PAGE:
I am thinking about Bob Kettle.
Bob Kettle was in my Tenth Grade class at Bathurst Heights Collegiate and Vocational School. Bob Kettle was identifiably different from the rest of us. He had a man’s body in a class full of gangly adolescents – bull-necked, broad-shouldered. He may even have been starting to go bald.
Bob Kettle was different in another way as well. We didn’t have the term “learning disability” back then, but if we had, Bob Kettle would likely have fit into that category. I recall on one French exam, Bob Kettle got a grade of “Six” out of a hundred. When his exam paper was returned to him, I remember Bob Kettle grumbling, “What do I French for? I ain’t goin’ ta France.” For me, the logic of that remark had a memorable clarity. Though I may have missed the embarrassment behind it.
Bob Kettle was a loner, with no apparent friends. He was angry and unapproachable, and threatening, at least in his potential. Was he dangerous? I don’t know. This was Canada. Nobody’s really dangerous in Canada. If they’re not playing hockey.
A traditional school assignment was the “Oral Composition.” Each student would choose a topic, and prepare a three-to-five-minute speech on the subject, which they would deliver, standing up in front of the class. One of my oral compositions was entitled “The History of Radio”, another, “The Origin of Surnames.” Bold choices. I was always a risk taker.
“Oral Co0mpositions” were always an excruciating experience. We were awkward teenagers and unseasoned public speakers. Our natural difficulties were enhanced by the fact that our classmates – at least the male contingent thereof – were dedicated to the task of making us laugh, lose our concentration, perform shamefully in front of our peer group, and fail.
We got up, one after the other, and delivered our prepared orations, our turns arranged perhaps in alphabetical order, I can no longer recall. When his turn came, Bob Kettle lifted himself heavily from his desk, and rumbled to the front of the room.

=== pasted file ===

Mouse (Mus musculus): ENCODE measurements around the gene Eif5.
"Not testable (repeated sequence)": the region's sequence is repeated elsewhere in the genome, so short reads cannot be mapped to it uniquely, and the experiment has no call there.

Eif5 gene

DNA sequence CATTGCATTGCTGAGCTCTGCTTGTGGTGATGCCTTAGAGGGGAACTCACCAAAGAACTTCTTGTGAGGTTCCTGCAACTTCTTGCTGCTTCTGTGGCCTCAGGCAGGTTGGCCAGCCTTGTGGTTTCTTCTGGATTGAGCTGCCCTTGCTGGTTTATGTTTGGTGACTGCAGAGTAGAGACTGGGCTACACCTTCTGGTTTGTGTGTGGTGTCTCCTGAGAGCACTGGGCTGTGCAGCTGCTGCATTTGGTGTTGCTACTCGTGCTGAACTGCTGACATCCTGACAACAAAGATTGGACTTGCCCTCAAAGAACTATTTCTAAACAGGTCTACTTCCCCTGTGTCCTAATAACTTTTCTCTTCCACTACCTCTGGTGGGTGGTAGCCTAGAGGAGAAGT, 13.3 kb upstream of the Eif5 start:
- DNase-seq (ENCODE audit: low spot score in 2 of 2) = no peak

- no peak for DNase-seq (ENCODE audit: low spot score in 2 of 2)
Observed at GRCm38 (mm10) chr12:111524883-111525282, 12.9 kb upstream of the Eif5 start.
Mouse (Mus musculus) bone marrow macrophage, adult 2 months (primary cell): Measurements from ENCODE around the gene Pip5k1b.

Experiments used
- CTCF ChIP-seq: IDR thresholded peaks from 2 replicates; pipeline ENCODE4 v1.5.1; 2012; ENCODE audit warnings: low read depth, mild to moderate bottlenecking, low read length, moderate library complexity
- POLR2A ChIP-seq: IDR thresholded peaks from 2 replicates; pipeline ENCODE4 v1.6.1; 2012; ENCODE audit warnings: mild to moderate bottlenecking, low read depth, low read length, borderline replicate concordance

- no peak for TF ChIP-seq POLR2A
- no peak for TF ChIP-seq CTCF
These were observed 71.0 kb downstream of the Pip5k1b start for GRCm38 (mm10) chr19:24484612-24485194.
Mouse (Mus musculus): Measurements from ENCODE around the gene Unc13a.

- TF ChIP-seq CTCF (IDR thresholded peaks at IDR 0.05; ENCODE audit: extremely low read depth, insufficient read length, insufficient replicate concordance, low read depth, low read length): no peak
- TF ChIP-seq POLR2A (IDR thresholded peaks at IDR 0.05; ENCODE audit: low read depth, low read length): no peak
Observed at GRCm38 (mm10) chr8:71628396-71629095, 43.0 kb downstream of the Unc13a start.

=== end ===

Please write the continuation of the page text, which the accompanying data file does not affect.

“I am going to talk about submarines,” Bob Kettle announced, “and I’m gonna need somebody to hold the pictures.”
The pictures – photographs of various examples of submarines – would serve as Bob Kettle’s “visual aids.” He needed someone to help him with them, because his hands would be busy with the three-by-five cards, containing notational reminders of the speech he was about to deliver. Or perhaps the entire speech, if he’d decided to read it from the cards.
The room fell agonizingly silent. Nobody volunteered to help Bob Kettle with his pictures. Without that assistance, Bob Kettle was unable to proceed. The guy just stood there, humiliated, in front of his classmates.
Finally, somebody stepped forward, rising from their desk, and going up to join Bob.
It was me.
“What do you want me to do?” I asked.
Bob Kettle handed me a stack of numbered photographs, each of them mounted on a separate cardboard backing, and he quickly instructed me on what he needed me to do. With everything now set, Bob Kettle, standing stiffly, began his oral composition, speaking haltingly, his assistant standing dutifully by his side, holding the photographs.
As he went along, at the appropriate moments, Bob Kettle would nod, and I would move the photograph currently in front to the back of the stack, revealing the next photograph behind it. Everything went smoothly. When Bob Kettle was done, we returned wordlessly to our seats.
I don’t know why I volunteered that day. I am not, historically, that kind of person. But Bob Kettle needed help and, I don’t know, it’s like my legs stood up before the rest of me knew what was happening.
I just sensed that a guy was in trouble, and somebody needed to jump in.
This country has suffered many tragedies, though perhaps none as excruciating – even for strangers – as the recent one involving little children. By now, we all know the drill. The pundits will pontificate; the experts will weigh in. And, then, if the past in any example, the country’s attention span will be challenged, and we will move on to the next thing.
Do I have the answer? Not a generally acceptable one, no. And there’s always the issue that in a nation of more than three hundred million people, a percentage of them are going to be crazy. So maybe there is no definitive answer. I do know what the answer isn’t, because that answer has been horrendously unsuccessful in the past.
The answer isn’t…